The petitioners, David Klein and Shlomo Nahmias, each own a residential property in Nassau County. The petitioners filed grievances to reduce their respective property tax assessments for the tax year 2014/2015. When their grievances were denied, the petitioners each filed an application for small claims assessment review (hereinafter SCAR).

         The petitioners' SCAR proceedings were held before a Hearing Officer. In support of their respective SCAR applications, the petitioners each submitted appraisal reports to establish the value of their respective properties through the analysis of comparable sales. In opposition to the SCAR applications, the Assessment Review Commission of the County of Nassau (hereinafter the County) submitted its own comparable sales analysis.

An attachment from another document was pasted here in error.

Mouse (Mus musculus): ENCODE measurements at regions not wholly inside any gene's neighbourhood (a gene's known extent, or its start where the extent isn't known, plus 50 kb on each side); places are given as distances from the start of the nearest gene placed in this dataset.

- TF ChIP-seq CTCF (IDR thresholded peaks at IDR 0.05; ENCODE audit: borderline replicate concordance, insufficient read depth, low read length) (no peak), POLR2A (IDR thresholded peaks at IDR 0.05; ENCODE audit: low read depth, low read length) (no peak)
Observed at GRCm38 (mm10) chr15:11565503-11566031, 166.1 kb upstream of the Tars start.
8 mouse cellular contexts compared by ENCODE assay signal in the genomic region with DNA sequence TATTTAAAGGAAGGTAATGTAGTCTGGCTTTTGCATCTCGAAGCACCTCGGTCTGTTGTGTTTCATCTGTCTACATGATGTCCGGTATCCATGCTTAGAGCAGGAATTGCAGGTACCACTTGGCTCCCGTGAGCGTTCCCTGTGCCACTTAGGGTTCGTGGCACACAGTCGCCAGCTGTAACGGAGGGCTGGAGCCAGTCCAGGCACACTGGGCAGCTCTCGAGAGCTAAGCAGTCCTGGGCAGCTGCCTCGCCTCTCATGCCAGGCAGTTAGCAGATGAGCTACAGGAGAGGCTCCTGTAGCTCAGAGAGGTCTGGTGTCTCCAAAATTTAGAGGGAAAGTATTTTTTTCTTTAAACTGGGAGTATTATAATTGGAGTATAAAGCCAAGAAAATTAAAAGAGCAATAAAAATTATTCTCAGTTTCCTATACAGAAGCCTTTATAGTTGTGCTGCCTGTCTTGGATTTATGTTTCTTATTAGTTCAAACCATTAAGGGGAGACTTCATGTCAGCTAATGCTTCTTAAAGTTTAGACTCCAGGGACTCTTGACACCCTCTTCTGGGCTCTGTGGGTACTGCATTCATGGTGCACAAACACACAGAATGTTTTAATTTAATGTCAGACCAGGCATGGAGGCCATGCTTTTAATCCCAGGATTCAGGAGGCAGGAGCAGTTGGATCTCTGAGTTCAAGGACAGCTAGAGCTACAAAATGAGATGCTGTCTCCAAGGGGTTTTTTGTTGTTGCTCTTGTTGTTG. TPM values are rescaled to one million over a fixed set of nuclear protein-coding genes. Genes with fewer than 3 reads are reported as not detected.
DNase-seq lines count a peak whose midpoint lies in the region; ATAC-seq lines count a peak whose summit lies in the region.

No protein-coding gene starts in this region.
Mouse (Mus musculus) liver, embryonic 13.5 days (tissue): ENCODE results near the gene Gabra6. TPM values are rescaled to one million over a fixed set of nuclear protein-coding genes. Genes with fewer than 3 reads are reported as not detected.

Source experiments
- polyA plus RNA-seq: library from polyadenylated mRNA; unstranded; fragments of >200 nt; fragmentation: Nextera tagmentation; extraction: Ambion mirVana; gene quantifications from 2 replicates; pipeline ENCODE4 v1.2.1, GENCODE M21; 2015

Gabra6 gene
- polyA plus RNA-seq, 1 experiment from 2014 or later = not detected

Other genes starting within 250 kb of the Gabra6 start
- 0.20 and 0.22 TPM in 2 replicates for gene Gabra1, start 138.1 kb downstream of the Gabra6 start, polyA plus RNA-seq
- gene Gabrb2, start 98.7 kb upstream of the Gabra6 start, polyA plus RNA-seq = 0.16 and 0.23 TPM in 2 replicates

The Hearing Officer denied Klein's SCAR application, determining that the assessed value of Klein's property was not excessive. The Hearing Officer granted Nahmias' SCAR application to the extent of awarding a limited reduction of the assessed value of Nahmias' property.

         The petitioners sought review of the Hearing Officer's determinations by commencing this CPLR article 78 proceeding with the filing of a joint petition. The respondents made a pre-answer motion pursuant to CPLR 3211(a) and 7804(f), in effect, to deny the joint petition and dismiss the proceeding. In the order and judgment appealed from, the Supreme Court granted the respondents' motion, denied the joint petition, and dismissed the proceeding. We affirm.